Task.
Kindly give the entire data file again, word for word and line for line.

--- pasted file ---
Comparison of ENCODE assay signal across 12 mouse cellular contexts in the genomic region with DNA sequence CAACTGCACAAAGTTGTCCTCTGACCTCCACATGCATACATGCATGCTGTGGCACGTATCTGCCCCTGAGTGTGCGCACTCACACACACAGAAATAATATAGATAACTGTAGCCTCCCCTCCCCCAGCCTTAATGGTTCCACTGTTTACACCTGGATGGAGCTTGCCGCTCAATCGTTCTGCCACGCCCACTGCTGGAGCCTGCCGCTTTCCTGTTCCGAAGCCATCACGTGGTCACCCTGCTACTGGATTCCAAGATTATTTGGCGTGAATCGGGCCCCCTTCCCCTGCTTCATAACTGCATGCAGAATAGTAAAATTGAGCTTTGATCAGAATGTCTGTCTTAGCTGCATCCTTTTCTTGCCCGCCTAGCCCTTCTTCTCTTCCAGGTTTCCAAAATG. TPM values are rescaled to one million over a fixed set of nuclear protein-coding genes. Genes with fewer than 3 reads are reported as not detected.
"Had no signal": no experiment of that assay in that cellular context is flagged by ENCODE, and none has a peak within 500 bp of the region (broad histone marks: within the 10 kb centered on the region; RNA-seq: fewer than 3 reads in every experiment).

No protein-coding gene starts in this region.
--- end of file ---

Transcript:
Comparison of ENCODE assay signal across 12 mouse cellular contexts in the genomic region with DNA sequence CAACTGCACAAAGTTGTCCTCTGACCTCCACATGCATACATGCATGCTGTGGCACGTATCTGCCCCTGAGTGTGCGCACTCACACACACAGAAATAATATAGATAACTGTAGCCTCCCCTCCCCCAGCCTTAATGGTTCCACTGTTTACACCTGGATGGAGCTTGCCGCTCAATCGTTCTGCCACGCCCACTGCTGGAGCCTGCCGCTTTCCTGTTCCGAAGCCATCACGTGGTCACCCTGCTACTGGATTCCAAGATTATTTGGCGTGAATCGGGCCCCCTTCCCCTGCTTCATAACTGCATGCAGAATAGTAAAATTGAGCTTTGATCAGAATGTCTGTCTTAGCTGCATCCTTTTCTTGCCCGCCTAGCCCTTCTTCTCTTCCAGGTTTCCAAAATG. TPM values are rescaled to one million over a fixed set of nuclear protein-coding genes. Genes with fewer than 3 reads are reported as not detected.
"Had no signal": no experiment of that assay in that cellular context is flagged by ENCODE, and none has a peak within 500 bp of the region (broad histone marks: within the 10 kb centered on the region; RNA-seq: fewer than 3 reads in every experiment).

No protein-coding gene starts in this region.